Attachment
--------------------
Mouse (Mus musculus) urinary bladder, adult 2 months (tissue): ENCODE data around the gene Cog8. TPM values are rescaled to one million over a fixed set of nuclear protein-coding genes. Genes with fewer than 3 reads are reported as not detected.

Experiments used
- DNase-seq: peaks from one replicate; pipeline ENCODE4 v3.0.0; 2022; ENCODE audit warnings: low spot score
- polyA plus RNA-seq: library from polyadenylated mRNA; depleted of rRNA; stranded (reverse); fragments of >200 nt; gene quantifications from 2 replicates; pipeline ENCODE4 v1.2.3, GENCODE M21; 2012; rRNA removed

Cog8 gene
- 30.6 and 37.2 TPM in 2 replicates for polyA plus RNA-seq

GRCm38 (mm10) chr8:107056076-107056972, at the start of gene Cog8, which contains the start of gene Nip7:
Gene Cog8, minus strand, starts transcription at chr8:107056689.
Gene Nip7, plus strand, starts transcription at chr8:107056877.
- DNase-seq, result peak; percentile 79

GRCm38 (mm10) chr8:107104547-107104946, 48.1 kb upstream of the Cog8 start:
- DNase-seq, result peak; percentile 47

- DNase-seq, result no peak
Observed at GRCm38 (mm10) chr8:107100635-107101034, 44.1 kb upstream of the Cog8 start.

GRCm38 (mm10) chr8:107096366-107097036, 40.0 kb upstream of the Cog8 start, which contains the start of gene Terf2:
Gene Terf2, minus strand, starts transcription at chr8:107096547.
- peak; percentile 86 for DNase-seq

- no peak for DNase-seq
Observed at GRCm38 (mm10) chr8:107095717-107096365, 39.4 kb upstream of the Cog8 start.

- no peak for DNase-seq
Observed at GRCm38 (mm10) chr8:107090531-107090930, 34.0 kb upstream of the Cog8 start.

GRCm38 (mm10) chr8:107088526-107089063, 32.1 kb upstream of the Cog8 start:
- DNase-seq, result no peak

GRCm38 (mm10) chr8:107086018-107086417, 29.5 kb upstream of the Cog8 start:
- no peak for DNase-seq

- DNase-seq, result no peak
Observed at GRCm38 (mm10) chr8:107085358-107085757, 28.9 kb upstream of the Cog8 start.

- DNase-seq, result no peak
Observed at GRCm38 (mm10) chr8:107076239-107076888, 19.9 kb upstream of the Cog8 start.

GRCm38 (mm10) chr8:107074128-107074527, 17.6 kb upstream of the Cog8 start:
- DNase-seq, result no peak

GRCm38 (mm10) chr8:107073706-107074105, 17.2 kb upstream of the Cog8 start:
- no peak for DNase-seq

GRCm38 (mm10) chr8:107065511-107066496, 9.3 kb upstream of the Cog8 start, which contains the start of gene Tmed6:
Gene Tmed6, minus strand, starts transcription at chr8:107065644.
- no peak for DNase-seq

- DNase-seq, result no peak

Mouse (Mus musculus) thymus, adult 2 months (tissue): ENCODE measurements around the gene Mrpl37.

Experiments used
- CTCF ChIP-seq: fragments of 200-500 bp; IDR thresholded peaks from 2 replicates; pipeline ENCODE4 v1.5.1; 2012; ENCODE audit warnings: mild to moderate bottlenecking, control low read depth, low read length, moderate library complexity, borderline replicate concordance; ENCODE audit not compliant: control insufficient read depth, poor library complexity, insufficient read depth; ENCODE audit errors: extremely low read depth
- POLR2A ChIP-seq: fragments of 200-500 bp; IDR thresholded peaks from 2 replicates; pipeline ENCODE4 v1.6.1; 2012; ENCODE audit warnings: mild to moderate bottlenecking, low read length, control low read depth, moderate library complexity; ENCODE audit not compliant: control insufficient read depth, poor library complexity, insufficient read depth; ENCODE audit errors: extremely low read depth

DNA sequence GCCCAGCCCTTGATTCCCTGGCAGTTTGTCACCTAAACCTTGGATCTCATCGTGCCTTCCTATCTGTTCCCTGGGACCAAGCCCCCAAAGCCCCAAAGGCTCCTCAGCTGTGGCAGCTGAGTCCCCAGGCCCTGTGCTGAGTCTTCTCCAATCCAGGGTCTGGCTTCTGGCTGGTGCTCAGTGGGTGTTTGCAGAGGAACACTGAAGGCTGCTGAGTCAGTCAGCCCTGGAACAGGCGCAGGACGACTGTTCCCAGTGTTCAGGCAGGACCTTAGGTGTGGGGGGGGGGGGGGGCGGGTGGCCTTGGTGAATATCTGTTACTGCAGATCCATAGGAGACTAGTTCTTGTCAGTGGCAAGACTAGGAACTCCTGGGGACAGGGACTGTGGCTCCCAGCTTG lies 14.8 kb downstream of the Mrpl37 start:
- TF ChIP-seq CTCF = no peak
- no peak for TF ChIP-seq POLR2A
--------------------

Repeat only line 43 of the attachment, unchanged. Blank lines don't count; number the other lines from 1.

- TF ChIP-seq CTCF = no peak